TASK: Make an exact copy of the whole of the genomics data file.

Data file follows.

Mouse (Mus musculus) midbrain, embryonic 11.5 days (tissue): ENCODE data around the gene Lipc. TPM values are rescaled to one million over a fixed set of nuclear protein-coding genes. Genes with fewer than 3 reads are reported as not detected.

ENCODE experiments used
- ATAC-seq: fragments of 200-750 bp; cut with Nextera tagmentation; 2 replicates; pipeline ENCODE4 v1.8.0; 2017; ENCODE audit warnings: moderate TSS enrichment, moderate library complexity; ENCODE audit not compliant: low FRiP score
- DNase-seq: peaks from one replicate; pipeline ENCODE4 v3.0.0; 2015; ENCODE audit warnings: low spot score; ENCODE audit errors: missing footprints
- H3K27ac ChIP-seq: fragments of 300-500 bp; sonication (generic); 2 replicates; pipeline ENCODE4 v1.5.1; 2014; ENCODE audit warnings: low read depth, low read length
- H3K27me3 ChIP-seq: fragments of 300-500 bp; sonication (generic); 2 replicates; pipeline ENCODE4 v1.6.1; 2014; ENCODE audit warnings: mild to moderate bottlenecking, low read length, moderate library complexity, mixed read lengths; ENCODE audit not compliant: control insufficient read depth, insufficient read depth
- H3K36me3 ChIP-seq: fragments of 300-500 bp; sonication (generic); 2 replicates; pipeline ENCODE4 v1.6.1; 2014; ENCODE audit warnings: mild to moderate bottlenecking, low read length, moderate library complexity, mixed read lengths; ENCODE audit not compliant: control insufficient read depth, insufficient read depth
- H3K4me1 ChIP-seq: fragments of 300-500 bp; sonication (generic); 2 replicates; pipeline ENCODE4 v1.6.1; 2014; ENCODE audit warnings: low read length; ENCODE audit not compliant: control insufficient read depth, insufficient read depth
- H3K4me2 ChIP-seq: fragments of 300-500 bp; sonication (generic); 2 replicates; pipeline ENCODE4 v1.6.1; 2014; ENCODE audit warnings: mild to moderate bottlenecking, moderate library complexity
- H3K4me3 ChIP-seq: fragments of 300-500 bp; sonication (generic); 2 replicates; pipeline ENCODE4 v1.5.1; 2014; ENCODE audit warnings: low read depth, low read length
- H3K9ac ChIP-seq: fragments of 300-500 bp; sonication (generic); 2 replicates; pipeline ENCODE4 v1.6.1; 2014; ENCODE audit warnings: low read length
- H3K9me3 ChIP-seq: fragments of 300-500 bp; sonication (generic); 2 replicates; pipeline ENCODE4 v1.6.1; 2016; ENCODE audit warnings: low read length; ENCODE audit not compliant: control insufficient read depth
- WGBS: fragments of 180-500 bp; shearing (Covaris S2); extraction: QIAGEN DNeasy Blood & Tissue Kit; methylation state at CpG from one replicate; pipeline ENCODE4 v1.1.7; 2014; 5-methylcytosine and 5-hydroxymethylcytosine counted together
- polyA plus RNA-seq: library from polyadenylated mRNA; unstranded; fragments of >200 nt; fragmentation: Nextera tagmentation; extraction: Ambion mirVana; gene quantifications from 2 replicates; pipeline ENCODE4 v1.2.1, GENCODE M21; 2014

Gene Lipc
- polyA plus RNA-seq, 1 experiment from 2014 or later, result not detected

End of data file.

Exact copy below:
Mouse (Mus musculus) midbrain, embryonic 11.5 days (tissue): ENCODE data around the gene Lipc. TPM values are rescaled to one million over a fixed set of nuclear protein-coding genes. Genes with fewer than 3 reads are reported as not detected.

ENCODE experiments used
- ATAC-seq: fragments of 200-750 bp; cut with Nextera tagmentation; 2 replicates; pipeline ENCODE4 v1.8.0; 2017; ENCODE audit warnings: moderate TSS enrichment, moderate library complexity; ENCODE audit not compliant: low FRiP score
- DNase-seq: peaks from one replicate; pipeline ENCODE4 v3.0.0; 2015; ENCODE audit warnings: low spot score; ENCODE audit errors: missing footprints
- H3K27ac ChIP-seq: fragments of 300-500 bp; sonication (generic); 2 replicates; pipeline ENCODE4 v1.5.1; 2014; ENCODE audit warnings: low read depth, low read length
- H3K27me3 ChIP-seq: fragments of 300-500 bp; sonication (generic); 2 replicates; pipeline ENCODE4 v1.6.1; 2014; ENCODE audit warnings: mild to moderate bottlenecking, low read length, moderate library complexity, mixed read lengths; ENCODE audit not compliant: control insufficient read depth, insufficient read depth
- H3K36me3 ChIP-seq: fragments of 300-500 bp; sonication (generic); 2 replicates; pipeline ENCODE4 v1.6.1; 2014; ENCODE audit warnings: mild to moderate bottlenecking, low read length, moderate library complexity, mixed read lengths; ENCODE audit not compliant: control insufficient read depth, insufficient read depth
- H3K4me1 ChIP-seq: fragments of 300-500 bp; sonication (generic); 2 replicates; pipeline ENCODE4 v1.6.1; 2014; ENCODE audit warnings: low read length; ENCODE audit not compliant: control insufficient read depth, insufficient read depth
- H3K4me2 ChIP-seq: fragments of 300-500 bp; sonication (generic); 2 replicates; pipeline ENCODE4 v1.6.1; 2014; ENCODE audit warnings: mild to moderate bottlenecking, moderate library complexity
- H3K4me3 ChIP-seq: fragments of 300-500 bp; sonication (generic); 2 replicates; pipeline ENCODE4 v1.5.1; 2014; ENCODE audit warnings: low read depth, low read length
- H3K9ac ChIP-seq: fragments of 300-500 bp; sonication (generic); 2 replicates; pipeline ENCODE4 v1.6.1; 2014; ENCODE audit warnings: low read length
- H3K9me3 ChIP-seq: fragments of 300-500 bp; sonication (generic); 2 replicates; pipeline ENCODE4 v1.6.1; 2016; ENCODE audit warnings: low read length; ENCODE audit not compliant: control insufficient read depth
- WGBS: fragments of 180-500 bp; shearing (Covaris S2); extraction: QIAGEN DNeasy Blood & Tissue Kit; methylation state at CpG from one replicate; pipeline ENCODE4 v1.1.7; 2014; 5-methylcytosine and 5-hydroxymethylcytosine counted together
- polyA plus RNA-seq: library from polyadenylated mRNA; unstranded; fragments of >200 nt; fragmentation: Nextera tagmentation; extraction: Ambion mirVana; gene quantifications from 2 replicates; pipeline ENCODE4 v1.2.1, GENCODE M21; 2014

Gene Lipc
- polyA plus RNA-seq, 1 experiment from 2014 or later, result not detected